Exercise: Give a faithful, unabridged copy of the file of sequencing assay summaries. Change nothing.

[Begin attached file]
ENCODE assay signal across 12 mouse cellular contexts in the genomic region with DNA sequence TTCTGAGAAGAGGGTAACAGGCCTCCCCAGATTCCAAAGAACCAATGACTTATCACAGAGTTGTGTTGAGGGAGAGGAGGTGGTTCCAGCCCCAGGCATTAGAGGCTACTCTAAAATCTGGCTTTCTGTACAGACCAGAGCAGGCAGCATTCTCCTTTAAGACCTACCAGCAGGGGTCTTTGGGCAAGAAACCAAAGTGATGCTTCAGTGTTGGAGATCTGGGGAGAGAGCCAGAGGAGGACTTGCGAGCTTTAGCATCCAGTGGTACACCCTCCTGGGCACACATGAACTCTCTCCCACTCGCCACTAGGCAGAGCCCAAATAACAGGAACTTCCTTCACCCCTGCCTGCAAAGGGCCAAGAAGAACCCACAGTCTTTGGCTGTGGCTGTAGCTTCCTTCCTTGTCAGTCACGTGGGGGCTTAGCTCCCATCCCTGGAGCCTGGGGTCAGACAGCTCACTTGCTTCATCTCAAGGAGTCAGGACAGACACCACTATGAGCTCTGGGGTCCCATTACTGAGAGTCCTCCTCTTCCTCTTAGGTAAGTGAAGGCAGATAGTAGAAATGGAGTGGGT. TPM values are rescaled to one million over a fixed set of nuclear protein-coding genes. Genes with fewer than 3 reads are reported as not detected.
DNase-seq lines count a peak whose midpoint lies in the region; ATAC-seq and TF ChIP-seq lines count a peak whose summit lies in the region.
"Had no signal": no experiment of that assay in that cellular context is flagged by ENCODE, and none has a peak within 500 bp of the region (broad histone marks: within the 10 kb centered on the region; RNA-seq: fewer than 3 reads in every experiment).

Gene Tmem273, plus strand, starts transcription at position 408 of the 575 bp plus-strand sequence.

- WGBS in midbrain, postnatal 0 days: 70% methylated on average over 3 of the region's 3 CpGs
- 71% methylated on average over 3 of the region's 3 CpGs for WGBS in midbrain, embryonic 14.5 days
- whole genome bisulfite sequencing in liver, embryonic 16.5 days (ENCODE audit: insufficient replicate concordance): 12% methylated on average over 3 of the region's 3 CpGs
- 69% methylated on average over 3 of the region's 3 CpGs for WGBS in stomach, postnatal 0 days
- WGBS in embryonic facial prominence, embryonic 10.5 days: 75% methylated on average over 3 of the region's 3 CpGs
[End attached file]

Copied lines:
ENCODE assay signal across 12 mouse cellular contexts in the genomic region with DNA sequence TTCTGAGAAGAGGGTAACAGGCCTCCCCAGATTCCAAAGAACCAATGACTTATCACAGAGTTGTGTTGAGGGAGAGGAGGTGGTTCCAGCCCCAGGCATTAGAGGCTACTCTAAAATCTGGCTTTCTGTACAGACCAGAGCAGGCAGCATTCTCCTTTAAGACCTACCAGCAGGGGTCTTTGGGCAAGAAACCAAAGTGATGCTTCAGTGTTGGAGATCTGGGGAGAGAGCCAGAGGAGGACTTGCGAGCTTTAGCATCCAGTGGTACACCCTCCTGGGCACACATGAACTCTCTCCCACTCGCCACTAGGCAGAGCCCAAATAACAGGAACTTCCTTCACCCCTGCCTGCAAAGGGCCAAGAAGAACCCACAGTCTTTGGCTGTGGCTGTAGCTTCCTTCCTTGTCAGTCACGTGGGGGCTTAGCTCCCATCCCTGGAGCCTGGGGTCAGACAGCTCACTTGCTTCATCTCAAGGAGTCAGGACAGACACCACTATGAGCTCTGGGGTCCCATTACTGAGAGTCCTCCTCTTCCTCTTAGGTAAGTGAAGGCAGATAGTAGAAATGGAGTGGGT. TPM values are rescaled to one million over a fixed set of nuclear protein-coding genes. Genes with fewer than 3 reads are reported as not detected.
DNase-seq lines count a peak whose midpoint lies in the region; ATAC-seq and TF ChIP-seq lines count a peak whose summit lies in the region.
"Had no signal": no experiment of that assay in that cellular context is flagged by ENCODE, and none has a peak within 500 bp of the region (broad histone marks: within the 10 kb centered on the region; RNA-seq: fewer than 3 reads in every experiment).

Gene Tmem273, plus strand, starts transcription at position 408 of the 575 bp plus-strand sequence.

- WGBS in midbrain, postnatal 0 days: 70% methylated on average over 3 of the region's 3 CpGs
- 71% methylated on average over 3 of the region's 3 CpGs for WGBS in midbrain, embryonic 14.5 days
- whole genome bisulfite sequencing in liver, embryonic 16.5 days (ENCODE audit: insufficient replicate concordance): 12% methylated on average over 3 of the region's 3 CpGs
- 69% methylated on average over 3 of the region's 3 CpGs for WGBS in stomach, postnatal 0 days
- WGBS in embryonic facial prominence, embryonic 10.5 days: 75% methylated on average over 3 of the region's 3 CpGs